Okay, so you’re thinking: “This guy is even more nuts than I thought. How can he root for kids to write poorly?"   I hope I’m not nuts, but one of the major new tests to be used to monitor student performance against the common core state standards is well designed (truth in advertising: I serve on the English Language Arts Technical Work Groups for that test). However, those new designs are almost certain to lower student writing scores, which I hope will be good for kids—at least in the long run.   PARCC is a 23 state consortium that is designing new English ...

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31 July, 2012

Text Difficulty and Adolescents

I recently received the following letter and thought you might be interested in my responses:   "I found your August 21, 2011 blog post on "Rejecting Instructional Level Theory" eye-opening and helpful.  I'm a high school English teacher and instructional coach specializing in adolescent literacy remediation, so I've worked with leveled text a lot.  If you have a moment, I'd love to hear your thoughts on a couple of follow-up questions:" Are the implications of your findings different for adolescents needing remediation? It depends on how low the students are and how much scaffolding is available. If you stick a 9th grader who reads at ...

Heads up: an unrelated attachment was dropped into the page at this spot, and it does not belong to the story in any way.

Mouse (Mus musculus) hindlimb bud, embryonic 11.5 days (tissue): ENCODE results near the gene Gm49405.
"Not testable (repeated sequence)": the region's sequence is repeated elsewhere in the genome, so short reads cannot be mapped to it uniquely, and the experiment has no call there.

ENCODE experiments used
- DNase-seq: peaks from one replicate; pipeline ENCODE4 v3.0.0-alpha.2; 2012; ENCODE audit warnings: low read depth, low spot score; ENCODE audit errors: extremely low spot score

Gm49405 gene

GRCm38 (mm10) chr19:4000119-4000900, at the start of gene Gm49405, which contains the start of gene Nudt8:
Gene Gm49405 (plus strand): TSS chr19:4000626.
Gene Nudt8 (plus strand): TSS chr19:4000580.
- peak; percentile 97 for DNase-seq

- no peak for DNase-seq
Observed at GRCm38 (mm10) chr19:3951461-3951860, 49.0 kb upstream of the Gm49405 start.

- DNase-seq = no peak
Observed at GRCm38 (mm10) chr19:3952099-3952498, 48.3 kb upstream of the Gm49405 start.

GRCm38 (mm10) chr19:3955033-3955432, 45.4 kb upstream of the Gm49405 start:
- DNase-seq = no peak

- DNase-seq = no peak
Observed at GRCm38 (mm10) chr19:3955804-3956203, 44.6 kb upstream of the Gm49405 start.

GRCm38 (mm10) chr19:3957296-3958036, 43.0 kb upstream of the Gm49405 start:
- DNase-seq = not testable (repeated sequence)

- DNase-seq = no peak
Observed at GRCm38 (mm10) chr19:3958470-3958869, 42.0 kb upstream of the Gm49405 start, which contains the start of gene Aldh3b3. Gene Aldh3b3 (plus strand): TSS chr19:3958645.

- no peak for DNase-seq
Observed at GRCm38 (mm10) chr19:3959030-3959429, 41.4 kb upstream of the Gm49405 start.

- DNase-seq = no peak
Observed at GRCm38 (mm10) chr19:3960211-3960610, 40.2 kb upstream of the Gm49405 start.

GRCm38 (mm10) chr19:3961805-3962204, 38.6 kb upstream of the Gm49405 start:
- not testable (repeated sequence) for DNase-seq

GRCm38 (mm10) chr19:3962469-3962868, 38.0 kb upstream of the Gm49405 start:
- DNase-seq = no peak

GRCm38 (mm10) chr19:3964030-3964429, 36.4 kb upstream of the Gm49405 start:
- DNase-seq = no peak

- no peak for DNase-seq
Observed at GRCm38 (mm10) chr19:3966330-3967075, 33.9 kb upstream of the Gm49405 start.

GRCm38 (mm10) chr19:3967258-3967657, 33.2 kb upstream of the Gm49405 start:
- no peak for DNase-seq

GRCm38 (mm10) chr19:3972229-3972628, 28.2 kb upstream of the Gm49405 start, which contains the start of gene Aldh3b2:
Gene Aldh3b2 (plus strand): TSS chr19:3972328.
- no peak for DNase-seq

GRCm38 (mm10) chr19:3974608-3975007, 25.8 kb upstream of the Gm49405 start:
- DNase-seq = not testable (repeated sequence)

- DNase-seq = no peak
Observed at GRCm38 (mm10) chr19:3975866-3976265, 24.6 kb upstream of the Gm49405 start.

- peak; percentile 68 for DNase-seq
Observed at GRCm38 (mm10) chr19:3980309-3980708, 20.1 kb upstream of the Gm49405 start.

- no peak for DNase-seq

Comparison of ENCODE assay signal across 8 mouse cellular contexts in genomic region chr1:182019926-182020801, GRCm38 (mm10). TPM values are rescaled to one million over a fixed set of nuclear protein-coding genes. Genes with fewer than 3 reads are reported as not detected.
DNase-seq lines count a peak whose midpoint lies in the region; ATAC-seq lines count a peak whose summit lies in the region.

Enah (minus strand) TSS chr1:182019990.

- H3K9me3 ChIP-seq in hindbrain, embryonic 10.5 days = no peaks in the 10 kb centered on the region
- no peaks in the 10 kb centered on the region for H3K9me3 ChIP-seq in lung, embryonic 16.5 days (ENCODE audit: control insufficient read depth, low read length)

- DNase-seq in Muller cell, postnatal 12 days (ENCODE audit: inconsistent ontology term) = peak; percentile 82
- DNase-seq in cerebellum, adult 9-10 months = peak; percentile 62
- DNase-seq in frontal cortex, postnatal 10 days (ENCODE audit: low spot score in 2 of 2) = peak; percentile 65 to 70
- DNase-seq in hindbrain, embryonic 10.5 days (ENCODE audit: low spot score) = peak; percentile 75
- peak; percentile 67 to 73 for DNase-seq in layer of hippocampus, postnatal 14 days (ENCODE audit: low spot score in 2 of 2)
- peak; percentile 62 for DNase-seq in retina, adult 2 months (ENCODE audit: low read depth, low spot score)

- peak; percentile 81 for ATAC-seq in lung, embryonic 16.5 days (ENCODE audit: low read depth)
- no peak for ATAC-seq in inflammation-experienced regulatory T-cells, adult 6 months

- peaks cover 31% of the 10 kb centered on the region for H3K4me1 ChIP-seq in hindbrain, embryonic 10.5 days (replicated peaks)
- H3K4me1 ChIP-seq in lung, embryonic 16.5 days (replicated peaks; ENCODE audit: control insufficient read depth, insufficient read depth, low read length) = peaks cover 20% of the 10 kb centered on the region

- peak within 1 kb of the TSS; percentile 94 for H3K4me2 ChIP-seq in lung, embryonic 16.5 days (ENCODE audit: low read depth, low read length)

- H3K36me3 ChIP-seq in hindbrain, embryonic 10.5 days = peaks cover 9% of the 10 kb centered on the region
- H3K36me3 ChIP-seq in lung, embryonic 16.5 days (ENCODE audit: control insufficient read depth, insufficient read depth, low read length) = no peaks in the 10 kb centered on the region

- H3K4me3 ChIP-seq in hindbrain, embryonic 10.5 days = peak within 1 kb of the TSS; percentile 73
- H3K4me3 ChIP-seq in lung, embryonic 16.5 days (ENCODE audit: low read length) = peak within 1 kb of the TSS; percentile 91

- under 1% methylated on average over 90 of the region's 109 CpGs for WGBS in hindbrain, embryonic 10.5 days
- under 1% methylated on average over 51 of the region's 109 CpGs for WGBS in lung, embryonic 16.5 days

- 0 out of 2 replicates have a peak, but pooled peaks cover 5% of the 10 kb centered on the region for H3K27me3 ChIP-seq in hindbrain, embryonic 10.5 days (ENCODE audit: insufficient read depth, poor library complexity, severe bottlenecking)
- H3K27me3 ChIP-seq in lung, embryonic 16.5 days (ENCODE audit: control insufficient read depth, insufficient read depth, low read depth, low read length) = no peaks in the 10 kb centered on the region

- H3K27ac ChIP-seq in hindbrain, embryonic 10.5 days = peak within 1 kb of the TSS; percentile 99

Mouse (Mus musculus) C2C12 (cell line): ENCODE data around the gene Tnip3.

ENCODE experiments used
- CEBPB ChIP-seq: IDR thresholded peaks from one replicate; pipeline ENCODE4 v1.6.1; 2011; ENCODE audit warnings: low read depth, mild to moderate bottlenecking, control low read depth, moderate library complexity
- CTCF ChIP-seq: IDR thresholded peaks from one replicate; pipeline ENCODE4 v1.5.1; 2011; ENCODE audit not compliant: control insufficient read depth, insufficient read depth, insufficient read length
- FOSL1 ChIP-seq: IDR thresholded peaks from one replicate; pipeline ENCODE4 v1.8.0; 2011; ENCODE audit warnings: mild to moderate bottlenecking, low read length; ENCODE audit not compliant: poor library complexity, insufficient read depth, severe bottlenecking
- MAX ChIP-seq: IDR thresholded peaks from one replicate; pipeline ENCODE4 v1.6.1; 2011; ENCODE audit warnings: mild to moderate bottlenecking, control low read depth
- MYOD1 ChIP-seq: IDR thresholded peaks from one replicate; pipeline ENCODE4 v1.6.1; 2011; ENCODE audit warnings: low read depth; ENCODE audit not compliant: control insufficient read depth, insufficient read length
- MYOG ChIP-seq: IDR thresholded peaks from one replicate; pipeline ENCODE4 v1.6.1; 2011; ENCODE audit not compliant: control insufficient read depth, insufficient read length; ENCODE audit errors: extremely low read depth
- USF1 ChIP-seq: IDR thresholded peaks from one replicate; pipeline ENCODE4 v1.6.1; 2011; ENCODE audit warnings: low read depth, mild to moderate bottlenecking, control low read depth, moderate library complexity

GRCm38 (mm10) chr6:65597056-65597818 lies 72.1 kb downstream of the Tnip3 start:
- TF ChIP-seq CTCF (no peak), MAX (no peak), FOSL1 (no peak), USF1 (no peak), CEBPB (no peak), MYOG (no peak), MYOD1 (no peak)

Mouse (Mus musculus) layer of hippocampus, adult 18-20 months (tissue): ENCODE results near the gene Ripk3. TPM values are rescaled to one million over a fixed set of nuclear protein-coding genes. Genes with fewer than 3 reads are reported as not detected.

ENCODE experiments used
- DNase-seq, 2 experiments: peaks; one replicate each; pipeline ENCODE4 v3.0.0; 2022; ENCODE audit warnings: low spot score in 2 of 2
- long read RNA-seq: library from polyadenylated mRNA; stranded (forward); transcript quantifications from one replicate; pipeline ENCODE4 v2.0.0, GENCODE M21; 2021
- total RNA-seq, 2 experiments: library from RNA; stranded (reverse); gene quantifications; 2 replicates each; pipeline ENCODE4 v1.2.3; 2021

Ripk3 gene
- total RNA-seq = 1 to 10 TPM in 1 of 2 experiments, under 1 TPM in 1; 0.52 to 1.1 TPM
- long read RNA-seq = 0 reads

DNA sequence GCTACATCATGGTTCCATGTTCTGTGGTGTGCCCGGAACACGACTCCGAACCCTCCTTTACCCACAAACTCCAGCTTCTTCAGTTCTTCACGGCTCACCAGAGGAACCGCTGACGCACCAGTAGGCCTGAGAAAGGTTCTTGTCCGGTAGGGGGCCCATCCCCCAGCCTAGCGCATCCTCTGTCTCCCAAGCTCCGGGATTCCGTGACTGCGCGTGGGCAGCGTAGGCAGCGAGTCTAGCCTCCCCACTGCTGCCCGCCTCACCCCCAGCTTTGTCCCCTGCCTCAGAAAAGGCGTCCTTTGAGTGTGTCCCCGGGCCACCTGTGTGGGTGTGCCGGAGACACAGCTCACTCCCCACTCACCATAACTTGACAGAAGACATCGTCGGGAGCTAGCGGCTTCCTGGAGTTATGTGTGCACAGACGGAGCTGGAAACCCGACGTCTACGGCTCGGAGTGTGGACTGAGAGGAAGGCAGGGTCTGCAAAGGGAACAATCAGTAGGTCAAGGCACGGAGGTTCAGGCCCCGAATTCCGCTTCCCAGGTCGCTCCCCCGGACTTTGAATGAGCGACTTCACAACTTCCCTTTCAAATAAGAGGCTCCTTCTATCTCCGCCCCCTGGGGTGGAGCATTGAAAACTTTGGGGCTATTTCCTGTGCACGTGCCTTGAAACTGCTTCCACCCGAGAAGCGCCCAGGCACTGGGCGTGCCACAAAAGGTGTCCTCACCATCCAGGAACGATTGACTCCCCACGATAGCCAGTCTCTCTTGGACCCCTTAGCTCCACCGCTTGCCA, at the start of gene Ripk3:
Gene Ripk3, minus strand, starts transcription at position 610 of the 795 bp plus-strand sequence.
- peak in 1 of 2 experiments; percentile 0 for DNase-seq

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13 July, 2012

Common Core or Guided Reading

Recently, I've been fielding questions about guided reading (à la Fountas and Pinnell) and the common core; mainly about the differences in how they place students in texts. Before going there, let me point out that there is a lot of common ground between guided reading and common core, including high quality text, the connections between reading and writing, the emphasis on high level questions and discussion, the idea that students learn from reading, and so on. Nary a hint of conflict between the two approaches on any of those issues.   Not so with student-book placements; on that there is a substantial ...

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22 June, 2012

We Zigged When We Should Have Zagged